Monday, July 24, 2017

In memory of my father

Soldiers of the 96th,
we are your families.
We are your wives, sons, daughters,
grandchildren, great-grandchildren,
and all those who bore your children
or share your bloodline.

Your legacy comes down to us
in books, in movies,
and in black-and-white photos
that show ordinary men
working, playing, taking a break,
training in the snow for a war in the Pacific,
and sailing thousands of miles
to places that had no Kansas wheat fields,
no Iowa corn,
no Ozarks or Appalachians;
places with strange names like
Buri, Dagami, Shuri, and Medeera;
and with hills and ridges that we gave our own names to
and would long remember in our dreams and nightmares:
Hen Hill, Conical Hill,
Hacksaw Ridge, and The Big Apple.

So many of you never returned,
reaching your end in rifle fire,
a hail of machine-gun bullets,
or an exploding shell.
Those of you who did return
were not the ones we had sent overseas;
you bore their names,
but you carried dark secrets
that you would not share with us;
secrets that clouded your thoughts during the day,
and spawned terrible nightmares after dark --
Nightmares so real that you might mistake your lover
for a Japanese soldier
and find yourself shouted awake
with your hands at her throat.

We could not condemn you later
for drowning those demons in alcohol,
or silencing them with a bullet.

But amazingly, some of you
chose to live, love, and work again
in the country that had sent you away.
Look at me; nearly seventy years ago,
one of you chose to marry, build a home,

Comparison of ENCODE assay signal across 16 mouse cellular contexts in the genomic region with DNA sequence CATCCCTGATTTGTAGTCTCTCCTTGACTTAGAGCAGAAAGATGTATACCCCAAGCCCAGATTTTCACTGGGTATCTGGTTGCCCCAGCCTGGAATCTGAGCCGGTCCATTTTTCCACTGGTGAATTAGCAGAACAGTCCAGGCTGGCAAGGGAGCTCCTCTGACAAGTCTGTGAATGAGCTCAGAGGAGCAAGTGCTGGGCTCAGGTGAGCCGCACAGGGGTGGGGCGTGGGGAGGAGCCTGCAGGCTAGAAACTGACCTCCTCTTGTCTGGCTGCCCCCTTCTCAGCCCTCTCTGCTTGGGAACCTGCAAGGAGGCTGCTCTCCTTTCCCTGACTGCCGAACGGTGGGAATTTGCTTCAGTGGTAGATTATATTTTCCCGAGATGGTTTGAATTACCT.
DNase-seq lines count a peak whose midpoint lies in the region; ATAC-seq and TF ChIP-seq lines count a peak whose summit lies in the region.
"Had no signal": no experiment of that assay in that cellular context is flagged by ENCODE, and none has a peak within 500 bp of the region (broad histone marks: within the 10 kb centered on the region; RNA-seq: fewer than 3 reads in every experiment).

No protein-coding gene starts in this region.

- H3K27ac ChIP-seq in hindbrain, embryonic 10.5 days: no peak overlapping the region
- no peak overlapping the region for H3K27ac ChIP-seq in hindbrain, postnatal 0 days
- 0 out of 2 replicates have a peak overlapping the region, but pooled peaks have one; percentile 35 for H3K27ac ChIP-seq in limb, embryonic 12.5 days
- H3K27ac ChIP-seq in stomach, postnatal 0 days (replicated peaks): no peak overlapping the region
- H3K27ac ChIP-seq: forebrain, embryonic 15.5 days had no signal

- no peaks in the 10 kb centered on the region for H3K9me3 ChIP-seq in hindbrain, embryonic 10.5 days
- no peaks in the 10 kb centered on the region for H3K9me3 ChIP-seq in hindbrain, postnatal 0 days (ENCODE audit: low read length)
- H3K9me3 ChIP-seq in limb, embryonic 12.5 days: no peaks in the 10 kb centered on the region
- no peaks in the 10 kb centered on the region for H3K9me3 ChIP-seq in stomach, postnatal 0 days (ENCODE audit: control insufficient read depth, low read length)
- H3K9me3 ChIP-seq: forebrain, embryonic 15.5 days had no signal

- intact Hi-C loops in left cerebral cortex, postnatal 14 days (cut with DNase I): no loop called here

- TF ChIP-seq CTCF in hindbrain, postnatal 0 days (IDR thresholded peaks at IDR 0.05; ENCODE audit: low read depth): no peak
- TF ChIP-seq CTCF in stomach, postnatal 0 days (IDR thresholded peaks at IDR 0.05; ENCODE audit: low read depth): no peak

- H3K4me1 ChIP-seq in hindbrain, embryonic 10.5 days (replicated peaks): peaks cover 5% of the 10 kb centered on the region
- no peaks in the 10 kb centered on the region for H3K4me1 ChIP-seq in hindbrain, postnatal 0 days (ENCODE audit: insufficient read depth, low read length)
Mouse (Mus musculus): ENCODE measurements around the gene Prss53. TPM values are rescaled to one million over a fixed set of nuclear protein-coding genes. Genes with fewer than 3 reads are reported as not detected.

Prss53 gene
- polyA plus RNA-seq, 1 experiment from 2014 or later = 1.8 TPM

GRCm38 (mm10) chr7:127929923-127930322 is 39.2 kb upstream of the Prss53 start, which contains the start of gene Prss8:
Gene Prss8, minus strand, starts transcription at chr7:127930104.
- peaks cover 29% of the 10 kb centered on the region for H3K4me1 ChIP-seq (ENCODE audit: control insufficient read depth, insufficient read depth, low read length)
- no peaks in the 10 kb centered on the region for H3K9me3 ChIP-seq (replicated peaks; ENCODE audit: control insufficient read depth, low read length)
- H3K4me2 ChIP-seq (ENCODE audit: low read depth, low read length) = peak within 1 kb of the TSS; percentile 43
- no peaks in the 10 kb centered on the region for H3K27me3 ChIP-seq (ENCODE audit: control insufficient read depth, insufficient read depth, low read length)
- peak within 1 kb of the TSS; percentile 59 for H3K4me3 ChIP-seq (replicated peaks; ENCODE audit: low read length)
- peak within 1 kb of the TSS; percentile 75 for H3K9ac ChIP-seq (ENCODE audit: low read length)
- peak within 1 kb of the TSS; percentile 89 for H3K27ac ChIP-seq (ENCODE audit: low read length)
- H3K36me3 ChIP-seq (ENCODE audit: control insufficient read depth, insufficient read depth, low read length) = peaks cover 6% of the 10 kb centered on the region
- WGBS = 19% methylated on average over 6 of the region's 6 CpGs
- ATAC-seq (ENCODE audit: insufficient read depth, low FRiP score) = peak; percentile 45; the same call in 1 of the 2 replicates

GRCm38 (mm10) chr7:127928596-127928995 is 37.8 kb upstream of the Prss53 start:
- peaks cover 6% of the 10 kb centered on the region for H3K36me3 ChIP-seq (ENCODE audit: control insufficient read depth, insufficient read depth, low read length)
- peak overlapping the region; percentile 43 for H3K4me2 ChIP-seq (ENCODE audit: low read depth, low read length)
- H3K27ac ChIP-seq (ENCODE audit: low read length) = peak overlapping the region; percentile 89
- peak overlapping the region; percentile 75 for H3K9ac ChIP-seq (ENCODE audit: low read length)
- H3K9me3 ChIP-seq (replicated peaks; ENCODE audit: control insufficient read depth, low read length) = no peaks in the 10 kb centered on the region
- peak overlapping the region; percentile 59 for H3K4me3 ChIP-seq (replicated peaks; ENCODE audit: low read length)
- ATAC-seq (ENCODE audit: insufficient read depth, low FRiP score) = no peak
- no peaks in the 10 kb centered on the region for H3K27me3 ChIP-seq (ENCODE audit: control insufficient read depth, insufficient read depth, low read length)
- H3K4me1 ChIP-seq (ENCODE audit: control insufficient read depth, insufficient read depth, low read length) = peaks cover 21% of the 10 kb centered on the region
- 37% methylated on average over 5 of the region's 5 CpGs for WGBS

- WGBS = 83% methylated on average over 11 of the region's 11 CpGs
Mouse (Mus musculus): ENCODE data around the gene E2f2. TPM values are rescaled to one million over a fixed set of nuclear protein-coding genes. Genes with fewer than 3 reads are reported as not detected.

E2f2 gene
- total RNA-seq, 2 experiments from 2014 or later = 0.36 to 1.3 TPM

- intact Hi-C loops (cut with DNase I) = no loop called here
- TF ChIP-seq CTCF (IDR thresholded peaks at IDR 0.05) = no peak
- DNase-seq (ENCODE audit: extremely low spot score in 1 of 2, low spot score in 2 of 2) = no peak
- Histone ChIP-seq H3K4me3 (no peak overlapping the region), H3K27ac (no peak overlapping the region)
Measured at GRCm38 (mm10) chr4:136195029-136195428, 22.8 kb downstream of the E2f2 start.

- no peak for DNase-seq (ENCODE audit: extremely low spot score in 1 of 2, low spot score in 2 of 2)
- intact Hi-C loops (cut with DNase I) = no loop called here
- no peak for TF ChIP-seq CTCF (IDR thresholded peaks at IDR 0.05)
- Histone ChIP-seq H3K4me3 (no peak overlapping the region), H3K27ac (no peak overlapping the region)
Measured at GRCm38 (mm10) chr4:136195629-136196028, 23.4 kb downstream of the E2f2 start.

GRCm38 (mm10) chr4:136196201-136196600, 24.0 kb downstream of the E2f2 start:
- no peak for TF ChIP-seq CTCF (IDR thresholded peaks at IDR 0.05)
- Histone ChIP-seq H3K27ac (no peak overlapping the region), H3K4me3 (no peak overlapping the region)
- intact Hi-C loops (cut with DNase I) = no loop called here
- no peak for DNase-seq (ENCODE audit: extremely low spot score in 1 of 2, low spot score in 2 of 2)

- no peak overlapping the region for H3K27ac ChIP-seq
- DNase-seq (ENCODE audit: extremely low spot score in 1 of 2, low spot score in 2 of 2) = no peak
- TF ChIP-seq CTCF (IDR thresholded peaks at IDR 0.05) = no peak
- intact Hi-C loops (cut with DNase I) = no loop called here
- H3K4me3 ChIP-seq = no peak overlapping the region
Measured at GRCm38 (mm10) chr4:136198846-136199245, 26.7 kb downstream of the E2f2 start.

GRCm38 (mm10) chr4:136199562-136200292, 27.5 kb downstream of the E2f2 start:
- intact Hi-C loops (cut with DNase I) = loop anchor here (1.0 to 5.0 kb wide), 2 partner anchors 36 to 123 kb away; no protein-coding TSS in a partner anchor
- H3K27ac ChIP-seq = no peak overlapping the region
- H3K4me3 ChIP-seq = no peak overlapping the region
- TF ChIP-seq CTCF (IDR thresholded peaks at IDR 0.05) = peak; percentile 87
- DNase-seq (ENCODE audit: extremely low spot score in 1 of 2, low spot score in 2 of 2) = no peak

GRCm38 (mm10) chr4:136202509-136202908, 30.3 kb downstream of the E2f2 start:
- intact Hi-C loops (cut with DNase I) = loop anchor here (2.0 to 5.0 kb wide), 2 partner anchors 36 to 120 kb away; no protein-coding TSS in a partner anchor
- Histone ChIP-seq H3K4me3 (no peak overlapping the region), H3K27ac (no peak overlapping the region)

and create and support a family of five.
Only two of us remain,
but we remember,
and stand in awe at what you accomplished.
Despite your pain, you worked 72 hours a week for 20 years
to support that family and watch its children grow.
You stopped only when the oil company that sponsored you
declared you too old to be of service to them.
Deprived of your ability to serve others,
only five years passed before disease took hold of you
and slowly erased your mind and memories
over the next eight years,
until nothing remained.

Your ashes sit atop a high point of land
that now looks westward across the same Pacific
through which you sailed to hell and back.
Your devoted wife, my mother, sits close beside you
under a stone that proudly proclaims your union and service.
I hope to join you there some day.

Few will notice your memorial
among the thousands of other stones there,
but it is my hope that some will remember you,
as we do here today.
Soldier, leader, husband and father
we thank you for your service
and your inspiration.

Tuesday, July 11, 2017

Life after the unicorn (part 1)

I walk there twice a day, knowing, as always, that the result will be the same.  These creatures have too little time for adventurers such as I.

And yet I persist.